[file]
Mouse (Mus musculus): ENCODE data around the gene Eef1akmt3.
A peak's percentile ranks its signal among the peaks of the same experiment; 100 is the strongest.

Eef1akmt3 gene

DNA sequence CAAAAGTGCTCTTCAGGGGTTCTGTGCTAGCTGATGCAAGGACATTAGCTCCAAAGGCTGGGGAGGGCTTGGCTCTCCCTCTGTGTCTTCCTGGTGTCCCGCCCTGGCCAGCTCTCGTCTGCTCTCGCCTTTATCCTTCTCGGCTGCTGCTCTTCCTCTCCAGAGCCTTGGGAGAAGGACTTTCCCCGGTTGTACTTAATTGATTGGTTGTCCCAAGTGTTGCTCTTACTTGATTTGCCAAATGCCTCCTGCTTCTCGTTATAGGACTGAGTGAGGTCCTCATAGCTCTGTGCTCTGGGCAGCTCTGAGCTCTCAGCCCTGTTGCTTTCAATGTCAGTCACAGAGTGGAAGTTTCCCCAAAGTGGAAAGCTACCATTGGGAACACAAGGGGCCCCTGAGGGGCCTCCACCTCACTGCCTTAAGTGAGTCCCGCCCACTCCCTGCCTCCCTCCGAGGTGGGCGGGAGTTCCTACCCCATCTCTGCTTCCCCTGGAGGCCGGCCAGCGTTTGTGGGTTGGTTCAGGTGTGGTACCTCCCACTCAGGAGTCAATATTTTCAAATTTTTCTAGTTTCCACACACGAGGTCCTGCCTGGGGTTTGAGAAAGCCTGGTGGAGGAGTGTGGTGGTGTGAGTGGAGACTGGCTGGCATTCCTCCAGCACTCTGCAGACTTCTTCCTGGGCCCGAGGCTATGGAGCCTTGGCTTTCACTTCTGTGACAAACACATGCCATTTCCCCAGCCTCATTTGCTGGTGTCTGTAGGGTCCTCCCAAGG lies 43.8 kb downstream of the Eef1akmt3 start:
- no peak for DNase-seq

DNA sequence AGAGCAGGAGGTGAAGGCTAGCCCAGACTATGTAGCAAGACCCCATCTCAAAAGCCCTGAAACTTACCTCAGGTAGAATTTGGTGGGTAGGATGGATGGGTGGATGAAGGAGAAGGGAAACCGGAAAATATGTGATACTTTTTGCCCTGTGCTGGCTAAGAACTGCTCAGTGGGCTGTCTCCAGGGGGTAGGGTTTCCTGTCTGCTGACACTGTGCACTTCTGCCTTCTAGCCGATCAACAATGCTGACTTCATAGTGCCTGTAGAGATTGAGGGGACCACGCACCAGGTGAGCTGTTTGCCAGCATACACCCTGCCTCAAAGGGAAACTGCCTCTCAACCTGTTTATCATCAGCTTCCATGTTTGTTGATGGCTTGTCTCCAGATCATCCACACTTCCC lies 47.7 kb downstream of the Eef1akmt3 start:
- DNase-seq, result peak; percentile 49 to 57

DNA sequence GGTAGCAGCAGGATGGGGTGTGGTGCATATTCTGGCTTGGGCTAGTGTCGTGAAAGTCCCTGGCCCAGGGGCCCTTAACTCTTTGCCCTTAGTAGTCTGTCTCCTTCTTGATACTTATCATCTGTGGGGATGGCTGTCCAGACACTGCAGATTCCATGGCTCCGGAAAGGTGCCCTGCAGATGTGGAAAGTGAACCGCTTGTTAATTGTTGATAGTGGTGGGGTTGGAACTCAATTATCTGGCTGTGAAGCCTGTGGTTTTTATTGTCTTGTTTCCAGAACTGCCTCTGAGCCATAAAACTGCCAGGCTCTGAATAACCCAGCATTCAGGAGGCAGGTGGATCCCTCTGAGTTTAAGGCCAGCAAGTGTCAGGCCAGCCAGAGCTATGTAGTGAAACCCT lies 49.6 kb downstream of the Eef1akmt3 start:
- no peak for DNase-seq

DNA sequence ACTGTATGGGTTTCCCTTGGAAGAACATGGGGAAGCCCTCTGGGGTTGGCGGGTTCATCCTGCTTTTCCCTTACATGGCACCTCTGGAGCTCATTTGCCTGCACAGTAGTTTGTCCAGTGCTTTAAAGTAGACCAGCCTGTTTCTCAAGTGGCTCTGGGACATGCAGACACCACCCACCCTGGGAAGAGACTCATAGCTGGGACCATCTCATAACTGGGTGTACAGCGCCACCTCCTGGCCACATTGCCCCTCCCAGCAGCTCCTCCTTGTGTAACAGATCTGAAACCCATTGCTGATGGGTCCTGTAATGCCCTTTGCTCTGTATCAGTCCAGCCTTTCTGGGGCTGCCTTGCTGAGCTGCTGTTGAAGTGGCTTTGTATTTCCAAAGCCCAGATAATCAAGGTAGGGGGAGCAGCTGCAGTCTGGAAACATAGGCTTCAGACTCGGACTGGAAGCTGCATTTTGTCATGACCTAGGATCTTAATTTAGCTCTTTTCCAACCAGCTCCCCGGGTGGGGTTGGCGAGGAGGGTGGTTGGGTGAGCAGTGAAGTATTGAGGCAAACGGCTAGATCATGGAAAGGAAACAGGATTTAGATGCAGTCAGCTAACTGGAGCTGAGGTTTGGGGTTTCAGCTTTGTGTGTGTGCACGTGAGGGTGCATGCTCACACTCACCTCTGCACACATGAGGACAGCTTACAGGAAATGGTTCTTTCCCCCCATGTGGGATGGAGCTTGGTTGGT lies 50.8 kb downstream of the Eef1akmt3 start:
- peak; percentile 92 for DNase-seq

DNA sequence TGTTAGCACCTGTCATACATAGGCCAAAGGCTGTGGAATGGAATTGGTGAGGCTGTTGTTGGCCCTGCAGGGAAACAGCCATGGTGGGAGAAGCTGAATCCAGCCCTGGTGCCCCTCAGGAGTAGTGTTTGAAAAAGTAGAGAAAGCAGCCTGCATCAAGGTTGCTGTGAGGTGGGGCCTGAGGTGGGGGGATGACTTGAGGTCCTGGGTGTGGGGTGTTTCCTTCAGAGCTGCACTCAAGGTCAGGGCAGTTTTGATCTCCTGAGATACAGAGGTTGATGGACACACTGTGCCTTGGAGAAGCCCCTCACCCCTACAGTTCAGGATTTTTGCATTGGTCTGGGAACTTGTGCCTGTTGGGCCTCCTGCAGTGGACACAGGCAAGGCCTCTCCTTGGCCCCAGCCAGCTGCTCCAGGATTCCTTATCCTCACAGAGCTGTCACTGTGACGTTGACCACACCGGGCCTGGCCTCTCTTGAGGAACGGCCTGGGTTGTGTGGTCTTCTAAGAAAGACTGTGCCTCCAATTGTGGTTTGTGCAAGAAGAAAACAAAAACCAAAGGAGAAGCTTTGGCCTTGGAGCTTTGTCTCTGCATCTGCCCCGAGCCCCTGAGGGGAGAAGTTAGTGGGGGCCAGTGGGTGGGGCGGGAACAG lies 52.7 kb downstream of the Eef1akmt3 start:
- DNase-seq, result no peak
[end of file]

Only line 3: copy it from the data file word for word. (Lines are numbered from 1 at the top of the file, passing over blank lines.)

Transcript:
Eef1akmt3 gene